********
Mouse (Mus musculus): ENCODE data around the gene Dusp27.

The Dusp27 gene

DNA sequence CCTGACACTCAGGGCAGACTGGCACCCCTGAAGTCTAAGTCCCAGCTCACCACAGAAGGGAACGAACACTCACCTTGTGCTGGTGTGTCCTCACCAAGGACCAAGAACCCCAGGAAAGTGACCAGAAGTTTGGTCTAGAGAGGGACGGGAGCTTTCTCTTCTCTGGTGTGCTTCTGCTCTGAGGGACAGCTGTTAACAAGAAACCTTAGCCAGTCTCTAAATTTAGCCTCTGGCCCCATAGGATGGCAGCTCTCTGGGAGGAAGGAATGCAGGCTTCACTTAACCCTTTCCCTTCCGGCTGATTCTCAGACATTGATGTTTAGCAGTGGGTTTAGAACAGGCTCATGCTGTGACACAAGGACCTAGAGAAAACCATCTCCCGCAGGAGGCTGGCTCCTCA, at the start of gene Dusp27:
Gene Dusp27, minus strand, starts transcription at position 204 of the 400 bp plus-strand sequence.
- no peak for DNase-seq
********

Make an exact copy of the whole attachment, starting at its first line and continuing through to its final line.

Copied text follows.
Mouse (Mus musculus): ENCODE data around the gene Dusp27.

The Dusp27 gene

DNA sequence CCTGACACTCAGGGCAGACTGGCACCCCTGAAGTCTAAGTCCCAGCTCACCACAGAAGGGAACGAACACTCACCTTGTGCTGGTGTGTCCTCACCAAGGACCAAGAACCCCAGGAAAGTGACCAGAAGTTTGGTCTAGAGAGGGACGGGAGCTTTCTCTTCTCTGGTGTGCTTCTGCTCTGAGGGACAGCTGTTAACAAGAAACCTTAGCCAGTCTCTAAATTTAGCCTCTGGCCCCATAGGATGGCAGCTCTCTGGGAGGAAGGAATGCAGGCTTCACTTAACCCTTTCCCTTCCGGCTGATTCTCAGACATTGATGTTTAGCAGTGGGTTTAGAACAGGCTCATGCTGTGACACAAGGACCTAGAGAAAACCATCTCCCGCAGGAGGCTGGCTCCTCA, at the start of gene Dusp27:
Gene Dusp27, minus strand, starts transcription at position 204 of the 400 bp plus-strand sequence.
- no peak for DNase-seq